By Vicent Naidoo
“With Canada’s much envied stable financial system and its impressive ability to have survived the 2008 world financial crisis, the Canadian government now sees it housing sector as a prime candidate to implode as Canadians increasingly take on bigger mortgages in an era of historically low-interest rates. It is perhaps prudent to contrast the new against the old rules, to understand the new ones better.”
“Widespread reported abuse of this so–call tax loophole by foreign real estate speculators who have failed to pay capital gains tax on the sale of a Canadian property are mainly a reason for the new rules.”
In October 2016, Canada’s Liberal government announced some fairly dramatic reforms in rules relating to the Canadian housing market. Ostensibly, the changes were a response to some issues; a runaway out of control price rise in some cities: the growing unaffordability of housing in places such as Vancouver and Toronto, and the concerns relating to foreign buyers who buy and flip Canadian homes for profit- without paying capital gains taxes. The Federal government has now erected some cornerstones in the form of new rules, hoping it will cool down a market that many say is a bubble waiting to burst. With Canada’s much envied stable financial system and its impressive ability to have survived the 2008 world financial crisis, the Canadian government now sees its housing sector as a prime candidate to implode as Canadians increasingly take on bigger mortgages in an era of historically low-interest rates. To understand the new rules, it is perhaps prudent to contrast them with the old rules.
New “Stress Tests” and Down Payments requirements.
Before the new rules, homebuyers with a down payment of at least 5 percent of the purchase price, but less than 20 percent were compulsorily backed by Canada Mortgage and Housing Corp. Insurance (CMHC) mortgage insurance that protected the lender if the home buyer defaults. These loans were known as “high loan-to-value” or “high ratio” mortgages. In situations in which the buyer has 20 percent or more for a down payment, the lender or borrower could obtain “low-ratio” insurance that covers 100 per cent of the loan in the event of a default. New federal changes from the Canadian government from October 17, 2016, now mean homebuyers with less than a 20% down payment which are applying for a high-ration mortgage will have to undergo a so-called “Stress Test.” This Stress Test would be applied by the lender to see if the home buyer could still afford the mortgage if interest rates were to rise. The home buyer would need to qualify for a loan at the negotiated rate in the mortgage contract, but also at the Bank of Canada’s five-year fixed posted mortgage rate, which is an average of the posted rates of the big six banks in Canada. This rate is usually higher than what buyers can negotiate.
Other aspects of the stress test require that the home buyer will be spending no more than 39 percent of income on home carrying costs like mortgage payments, heat, and taxes. Another measure called total debt service includes all other debt payments and the TDS ratio must not exceed 44 per cent of household budgets.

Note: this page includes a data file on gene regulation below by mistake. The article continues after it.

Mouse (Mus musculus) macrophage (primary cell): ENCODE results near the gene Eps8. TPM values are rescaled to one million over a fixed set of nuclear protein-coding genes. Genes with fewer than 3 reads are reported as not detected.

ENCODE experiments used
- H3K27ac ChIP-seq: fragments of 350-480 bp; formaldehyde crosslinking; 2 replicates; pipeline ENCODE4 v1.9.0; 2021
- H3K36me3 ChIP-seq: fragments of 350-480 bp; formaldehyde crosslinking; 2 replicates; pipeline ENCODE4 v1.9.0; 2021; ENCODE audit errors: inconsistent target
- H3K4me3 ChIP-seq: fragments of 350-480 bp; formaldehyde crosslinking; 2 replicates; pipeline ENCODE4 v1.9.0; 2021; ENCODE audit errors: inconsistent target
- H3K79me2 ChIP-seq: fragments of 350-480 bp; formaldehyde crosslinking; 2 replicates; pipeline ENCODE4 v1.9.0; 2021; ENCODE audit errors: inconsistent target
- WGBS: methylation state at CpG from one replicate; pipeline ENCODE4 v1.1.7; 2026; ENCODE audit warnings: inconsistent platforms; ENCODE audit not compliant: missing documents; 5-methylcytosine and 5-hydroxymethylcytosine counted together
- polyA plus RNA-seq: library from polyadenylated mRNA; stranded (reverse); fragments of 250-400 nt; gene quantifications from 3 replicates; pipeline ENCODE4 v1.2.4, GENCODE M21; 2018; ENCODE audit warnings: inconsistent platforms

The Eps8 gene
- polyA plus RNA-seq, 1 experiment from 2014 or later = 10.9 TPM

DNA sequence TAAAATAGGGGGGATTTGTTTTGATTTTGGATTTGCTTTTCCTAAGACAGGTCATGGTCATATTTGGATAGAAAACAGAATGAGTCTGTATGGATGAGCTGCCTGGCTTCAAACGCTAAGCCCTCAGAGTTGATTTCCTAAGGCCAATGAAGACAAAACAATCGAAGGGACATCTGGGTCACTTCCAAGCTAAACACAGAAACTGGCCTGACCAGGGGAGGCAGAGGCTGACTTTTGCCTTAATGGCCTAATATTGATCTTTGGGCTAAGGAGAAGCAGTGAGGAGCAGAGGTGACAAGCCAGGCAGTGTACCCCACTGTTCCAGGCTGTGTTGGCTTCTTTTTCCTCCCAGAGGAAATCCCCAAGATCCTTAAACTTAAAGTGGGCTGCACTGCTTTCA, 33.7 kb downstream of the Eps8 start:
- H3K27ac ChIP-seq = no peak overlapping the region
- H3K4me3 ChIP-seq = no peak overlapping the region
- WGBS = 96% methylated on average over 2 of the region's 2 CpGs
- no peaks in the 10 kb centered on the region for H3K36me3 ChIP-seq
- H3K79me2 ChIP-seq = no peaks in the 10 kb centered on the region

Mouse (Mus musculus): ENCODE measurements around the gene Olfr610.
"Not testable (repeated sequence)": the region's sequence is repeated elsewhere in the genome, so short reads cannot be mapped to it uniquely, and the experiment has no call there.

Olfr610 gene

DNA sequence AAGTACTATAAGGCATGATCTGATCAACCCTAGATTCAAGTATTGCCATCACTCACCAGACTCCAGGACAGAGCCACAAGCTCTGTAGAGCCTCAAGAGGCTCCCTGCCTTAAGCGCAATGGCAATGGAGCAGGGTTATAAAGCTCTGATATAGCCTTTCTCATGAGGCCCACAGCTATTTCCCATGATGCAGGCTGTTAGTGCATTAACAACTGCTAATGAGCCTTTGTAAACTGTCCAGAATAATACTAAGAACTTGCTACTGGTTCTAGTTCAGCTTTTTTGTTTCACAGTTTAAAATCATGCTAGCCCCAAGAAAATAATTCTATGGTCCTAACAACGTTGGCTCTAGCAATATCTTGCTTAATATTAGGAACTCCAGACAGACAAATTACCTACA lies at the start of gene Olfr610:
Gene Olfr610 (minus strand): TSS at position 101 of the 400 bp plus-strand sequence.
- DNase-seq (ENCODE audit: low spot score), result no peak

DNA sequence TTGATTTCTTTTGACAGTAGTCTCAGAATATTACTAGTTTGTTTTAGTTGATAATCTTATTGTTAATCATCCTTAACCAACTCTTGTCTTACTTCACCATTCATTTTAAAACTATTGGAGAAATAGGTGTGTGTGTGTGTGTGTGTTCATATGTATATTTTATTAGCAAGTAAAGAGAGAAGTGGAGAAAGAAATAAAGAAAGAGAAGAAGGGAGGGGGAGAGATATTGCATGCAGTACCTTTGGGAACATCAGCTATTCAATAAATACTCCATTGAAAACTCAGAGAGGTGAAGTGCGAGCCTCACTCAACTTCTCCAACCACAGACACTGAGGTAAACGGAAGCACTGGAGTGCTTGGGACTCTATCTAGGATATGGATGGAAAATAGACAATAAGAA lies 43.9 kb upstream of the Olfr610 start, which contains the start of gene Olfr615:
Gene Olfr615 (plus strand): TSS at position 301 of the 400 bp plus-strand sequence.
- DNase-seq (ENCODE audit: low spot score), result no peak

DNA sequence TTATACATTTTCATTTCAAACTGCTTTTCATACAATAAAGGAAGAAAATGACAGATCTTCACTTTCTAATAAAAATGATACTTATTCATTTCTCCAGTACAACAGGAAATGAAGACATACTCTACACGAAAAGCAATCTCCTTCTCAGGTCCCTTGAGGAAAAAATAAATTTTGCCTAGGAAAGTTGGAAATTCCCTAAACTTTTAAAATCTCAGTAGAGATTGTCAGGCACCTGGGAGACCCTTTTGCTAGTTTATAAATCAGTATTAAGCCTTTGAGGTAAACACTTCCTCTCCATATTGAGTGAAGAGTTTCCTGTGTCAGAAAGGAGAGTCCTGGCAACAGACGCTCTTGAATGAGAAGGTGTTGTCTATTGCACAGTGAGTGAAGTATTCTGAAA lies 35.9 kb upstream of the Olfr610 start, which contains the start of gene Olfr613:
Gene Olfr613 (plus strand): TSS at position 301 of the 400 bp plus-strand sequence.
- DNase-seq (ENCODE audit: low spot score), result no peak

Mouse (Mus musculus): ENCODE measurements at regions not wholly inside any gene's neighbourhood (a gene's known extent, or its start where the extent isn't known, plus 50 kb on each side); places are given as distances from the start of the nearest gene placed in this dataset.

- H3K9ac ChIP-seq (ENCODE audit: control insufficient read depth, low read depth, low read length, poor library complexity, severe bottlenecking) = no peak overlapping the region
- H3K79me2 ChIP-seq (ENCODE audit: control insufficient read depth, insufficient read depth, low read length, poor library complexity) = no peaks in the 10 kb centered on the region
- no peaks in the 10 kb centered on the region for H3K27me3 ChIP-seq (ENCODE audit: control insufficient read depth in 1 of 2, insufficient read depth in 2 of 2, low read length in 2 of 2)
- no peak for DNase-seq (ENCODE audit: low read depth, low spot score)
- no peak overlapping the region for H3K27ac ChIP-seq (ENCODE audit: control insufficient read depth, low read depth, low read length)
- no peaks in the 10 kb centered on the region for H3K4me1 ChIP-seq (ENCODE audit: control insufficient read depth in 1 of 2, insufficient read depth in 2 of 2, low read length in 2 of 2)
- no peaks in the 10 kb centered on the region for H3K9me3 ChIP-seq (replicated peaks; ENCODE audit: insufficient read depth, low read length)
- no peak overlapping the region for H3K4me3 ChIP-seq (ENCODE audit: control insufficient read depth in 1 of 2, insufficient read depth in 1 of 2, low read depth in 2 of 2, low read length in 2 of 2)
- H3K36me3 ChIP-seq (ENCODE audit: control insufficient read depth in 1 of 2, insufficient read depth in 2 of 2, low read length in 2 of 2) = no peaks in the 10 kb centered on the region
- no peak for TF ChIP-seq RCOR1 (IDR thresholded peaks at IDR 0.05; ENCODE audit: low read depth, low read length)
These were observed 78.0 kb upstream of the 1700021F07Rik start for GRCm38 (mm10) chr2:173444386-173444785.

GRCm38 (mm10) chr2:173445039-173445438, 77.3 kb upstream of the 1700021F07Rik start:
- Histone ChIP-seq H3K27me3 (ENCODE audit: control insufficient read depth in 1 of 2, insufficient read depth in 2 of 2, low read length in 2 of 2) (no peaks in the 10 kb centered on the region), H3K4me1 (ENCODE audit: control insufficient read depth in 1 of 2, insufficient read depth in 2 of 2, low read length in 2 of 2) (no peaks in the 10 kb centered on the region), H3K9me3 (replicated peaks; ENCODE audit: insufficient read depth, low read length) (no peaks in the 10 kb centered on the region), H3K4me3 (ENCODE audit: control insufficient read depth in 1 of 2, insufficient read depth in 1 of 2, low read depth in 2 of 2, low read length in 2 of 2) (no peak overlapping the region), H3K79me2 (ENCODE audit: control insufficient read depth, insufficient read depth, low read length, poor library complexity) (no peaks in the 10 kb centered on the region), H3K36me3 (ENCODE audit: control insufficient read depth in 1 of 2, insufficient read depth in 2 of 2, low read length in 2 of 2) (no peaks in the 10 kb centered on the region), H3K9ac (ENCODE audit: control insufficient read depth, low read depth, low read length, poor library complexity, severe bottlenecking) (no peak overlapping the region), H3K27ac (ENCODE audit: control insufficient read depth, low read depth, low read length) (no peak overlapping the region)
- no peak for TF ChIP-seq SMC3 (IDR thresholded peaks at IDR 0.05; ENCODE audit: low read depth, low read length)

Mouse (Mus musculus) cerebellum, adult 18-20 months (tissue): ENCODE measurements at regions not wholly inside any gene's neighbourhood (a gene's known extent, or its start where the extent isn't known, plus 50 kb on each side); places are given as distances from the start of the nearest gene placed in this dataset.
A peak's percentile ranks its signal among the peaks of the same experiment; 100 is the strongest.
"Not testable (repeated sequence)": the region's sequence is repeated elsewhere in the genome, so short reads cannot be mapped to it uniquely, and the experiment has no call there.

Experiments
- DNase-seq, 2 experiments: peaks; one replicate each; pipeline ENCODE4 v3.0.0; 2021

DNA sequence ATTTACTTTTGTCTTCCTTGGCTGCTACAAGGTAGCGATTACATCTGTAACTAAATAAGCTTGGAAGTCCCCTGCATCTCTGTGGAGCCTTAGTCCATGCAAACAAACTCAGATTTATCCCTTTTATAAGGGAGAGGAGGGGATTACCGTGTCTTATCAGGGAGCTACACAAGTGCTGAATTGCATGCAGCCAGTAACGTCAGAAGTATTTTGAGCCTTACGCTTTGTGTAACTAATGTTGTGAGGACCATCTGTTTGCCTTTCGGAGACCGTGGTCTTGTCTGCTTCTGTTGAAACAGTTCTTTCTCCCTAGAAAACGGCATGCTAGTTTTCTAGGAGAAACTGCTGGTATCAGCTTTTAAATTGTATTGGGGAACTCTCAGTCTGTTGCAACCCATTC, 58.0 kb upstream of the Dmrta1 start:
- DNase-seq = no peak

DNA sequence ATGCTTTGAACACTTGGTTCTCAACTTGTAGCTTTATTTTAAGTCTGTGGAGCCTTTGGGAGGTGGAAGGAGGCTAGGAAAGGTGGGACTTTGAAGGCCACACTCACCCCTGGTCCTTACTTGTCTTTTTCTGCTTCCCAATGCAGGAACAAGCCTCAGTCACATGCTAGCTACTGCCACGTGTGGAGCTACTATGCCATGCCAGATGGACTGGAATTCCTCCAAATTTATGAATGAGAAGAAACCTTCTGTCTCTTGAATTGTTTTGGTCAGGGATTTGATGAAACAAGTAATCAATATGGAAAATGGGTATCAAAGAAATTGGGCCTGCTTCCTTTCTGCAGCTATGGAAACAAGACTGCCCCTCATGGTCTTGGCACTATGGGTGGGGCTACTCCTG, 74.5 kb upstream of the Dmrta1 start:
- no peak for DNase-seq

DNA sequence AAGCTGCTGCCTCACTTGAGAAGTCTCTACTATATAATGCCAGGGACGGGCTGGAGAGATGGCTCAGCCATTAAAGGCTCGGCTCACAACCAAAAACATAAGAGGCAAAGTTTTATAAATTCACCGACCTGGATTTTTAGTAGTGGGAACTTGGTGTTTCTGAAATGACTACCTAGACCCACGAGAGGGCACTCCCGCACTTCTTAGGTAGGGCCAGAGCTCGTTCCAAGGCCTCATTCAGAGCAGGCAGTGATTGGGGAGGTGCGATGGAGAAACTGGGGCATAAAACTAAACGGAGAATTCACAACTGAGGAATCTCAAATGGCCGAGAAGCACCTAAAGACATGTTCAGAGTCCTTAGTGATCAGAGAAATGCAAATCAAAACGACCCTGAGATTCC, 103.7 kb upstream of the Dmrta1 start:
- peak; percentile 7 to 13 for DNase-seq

Insurance for low ratio mortgages and shorter Amortization periods
As many properties in cities such as Vancouver and Toronto are worth more than $1 million, another change the government has imposed is new restrictions on when it will provide insurance for low-ratio mortgages. Also, mortgage period have progressively been shortened. In the past, as people struggled to cash in on the housing boom, there were mortgages of thirty-five, forty years or even longer; this is now not the norm. The new rules restrict insurance for these types of mortgages based on new criteria, including that the amortization period must be a much more regular 25 years or less, the purchase price is less than $1-million; the buyer has a credit score of 600, and the property will be owner-occupied.
New reporting rules for the primary residence capital gains exemption
Under the old rules, any financial gain from selling your primary residence is tax-free and does not have to be reported as income. As of this tax year, the capital gains tax is still waived, but the sale of the primary residence must be reported at tax time to the Canada Revenue Agency. Widespread reported abuse of this so–call tax loophole by foreign real estate speculators who have failed to pay capital gains tax on the sale of a Canadian property are mainly a reason for the new rules. The new change is primarily aimed it seems at preventing foreign off-shore buyers who buy and sell homes from claiming a primary residence tax exemption for which they are not entitled. Now, all taxpayers will have to declare on their income tax returns a sale of a property that they claim is their primary residence. To qualify for this, the homeowner or a family member must have lived in the home at some time during the year. The Department of Finance said the change would ensure that the principal residence exemption is used only by Canadians, who will designate just one property as their principal residence in a given year.